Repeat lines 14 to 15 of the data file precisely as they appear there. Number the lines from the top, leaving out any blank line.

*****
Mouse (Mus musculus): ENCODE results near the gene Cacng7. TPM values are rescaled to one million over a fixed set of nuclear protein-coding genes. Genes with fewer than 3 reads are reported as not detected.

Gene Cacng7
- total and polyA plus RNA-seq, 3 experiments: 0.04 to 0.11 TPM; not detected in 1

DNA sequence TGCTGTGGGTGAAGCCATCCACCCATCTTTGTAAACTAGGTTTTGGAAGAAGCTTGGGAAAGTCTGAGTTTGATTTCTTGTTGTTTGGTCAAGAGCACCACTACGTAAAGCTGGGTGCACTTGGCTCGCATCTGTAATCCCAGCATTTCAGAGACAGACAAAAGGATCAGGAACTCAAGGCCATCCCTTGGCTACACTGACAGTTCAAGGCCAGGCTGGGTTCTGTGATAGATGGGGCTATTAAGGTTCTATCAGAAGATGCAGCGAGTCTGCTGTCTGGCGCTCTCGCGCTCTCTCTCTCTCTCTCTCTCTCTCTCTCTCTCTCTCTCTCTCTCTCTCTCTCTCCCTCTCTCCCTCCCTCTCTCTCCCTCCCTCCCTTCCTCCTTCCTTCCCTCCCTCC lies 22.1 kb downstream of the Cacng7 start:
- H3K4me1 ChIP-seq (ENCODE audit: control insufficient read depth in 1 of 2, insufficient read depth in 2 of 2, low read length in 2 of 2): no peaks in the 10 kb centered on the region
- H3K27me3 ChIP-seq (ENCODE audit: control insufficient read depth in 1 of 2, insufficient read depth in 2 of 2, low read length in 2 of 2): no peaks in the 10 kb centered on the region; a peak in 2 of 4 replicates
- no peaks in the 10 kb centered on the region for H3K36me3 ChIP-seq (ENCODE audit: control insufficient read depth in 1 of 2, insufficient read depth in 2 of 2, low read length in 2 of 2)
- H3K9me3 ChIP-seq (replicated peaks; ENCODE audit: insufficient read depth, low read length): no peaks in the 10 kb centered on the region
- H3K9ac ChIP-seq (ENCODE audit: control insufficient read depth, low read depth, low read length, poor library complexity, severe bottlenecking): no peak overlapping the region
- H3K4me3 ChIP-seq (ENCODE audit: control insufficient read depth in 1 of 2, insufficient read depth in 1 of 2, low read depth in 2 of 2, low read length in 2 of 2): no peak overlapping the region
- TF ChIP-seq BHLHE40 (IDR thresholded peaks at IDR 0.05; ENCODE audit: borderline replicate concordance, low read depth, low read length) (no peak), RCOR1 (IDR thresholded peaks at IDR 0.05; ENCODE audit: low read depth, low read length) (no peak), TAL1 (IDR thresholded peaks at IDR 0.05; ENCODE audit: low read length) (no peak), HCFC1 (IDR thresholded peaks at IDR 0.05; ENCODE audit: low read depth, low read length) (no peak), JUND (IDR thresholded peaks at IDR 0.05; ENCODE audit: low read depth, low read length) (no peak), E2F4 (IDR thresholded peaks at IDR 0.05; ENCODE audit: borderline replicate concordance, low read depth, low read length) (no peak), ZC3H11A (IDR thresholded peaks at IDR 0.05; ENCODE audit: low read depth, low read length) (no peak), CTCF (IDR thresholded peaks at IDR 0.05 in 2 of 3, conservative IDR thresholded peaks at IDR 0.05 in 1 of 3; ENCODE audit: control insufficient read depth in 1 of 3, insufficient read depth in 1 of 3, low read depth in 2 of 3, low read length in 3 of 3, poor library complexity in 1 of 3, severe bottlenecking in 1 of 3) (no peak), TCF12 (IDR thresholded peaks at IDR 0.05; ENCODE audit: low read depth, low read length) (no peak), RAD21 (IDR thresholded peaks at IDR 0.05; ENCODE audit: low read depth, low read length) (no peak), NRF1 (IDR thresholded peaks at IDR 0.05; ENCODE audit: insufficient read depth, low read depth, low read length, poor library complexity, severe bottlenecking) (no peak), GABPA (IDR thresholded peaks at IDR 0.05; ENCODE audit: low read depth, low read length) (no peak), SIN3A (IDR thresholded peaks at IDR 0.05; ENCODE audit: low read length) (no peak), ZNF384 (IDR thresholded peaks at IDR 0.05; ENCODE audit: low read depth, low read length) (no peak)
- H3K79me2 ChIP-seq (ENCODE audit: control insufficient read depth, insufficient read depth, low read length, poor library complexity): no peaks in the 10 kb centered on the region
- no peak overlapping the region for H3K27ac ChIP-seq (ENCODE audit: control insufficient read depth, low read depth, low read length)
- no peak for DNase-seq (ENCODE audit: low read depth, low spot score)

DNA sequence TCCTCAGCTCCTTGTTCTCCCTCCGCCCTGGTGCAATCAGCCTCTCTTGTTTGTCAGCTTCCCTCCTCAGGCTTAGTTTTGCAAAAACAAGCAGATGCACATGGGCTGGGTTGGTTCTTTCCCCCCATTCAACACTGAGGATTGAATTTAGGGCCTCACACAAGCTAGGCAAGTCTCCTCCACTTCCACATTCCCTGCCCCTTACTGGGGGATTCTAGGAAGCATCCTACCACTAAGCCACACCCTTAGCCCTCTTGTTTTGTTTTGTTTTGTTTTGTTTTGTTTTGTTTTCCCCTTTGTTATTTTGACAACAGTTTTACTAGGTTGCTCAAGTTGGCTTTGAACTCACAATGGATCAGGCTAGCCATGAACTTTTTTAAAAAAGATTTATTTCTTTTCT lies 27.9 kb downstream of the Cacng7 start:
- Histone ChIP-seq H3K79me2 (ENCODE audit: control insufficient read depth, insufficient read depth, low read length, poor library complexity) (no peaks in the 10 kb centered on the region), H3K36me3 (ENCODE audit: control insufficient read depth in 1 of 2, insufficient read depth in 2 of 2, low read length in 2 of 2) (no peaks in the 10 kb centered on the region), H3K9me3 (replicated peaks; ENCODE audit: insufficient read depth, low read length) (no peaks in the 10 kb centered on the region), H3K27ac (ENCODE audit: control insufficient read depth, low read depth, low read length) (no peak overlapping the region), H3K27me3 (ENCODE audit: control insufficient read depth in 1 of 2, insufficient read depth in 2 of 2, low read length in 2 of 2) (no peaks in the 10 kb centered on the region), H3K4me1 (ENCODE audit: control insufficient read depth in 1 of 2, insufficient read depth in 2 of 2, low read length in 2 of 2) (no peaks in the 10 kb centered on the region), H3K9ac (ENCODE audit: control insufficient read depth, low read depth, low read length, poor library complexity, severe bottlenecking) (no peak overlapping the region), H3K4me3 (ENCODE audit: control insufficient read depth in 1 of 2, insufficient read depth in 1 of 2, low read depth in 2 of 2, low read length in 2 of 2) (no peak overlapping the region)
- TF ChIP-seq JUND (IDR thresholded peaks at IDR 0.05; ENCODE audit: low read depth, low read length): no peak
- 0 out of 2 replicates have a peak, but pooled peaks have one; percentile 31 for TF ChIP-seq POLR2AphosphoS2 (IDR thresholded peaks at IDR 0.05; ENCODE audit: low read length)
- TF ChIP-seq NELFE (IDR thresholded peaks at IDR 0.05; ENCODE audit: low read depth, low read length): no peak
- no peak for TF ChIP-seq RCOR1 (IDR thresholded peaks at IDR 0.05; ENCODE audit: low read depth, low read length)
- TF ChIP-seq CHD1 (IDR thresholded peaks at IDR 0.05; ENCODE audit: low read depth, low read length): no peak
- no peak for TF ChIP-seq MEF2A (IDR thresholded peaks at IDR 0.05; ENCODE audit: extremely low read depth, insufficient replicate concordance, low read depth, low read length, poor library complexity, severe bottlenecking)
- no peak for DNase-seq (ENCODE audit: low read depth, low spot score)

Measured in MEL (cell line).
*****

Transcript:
- no peak for DNase-seq (ENCODE audit: low read depth, low spot score)

DNA sequence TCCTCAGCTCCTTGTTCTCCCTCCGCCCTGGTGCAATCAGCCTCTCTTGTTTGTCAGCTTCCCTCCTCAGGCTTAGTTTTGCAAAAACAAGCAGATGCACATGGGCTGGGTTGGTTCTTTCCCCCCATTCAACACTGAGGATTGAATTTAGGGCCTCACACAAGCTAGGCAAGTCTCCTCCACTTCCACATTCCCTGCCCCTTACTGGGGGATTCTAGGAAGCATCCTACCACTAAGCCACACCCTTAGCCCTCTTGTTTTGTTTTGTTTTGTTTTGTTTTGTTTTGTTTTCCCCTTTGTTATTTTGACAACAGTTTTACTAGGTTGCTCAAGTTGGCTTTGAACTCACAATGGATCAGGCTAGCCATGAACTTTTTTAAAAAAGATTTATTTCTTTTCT lies 27.9 kb downstream of the Cacng7 start: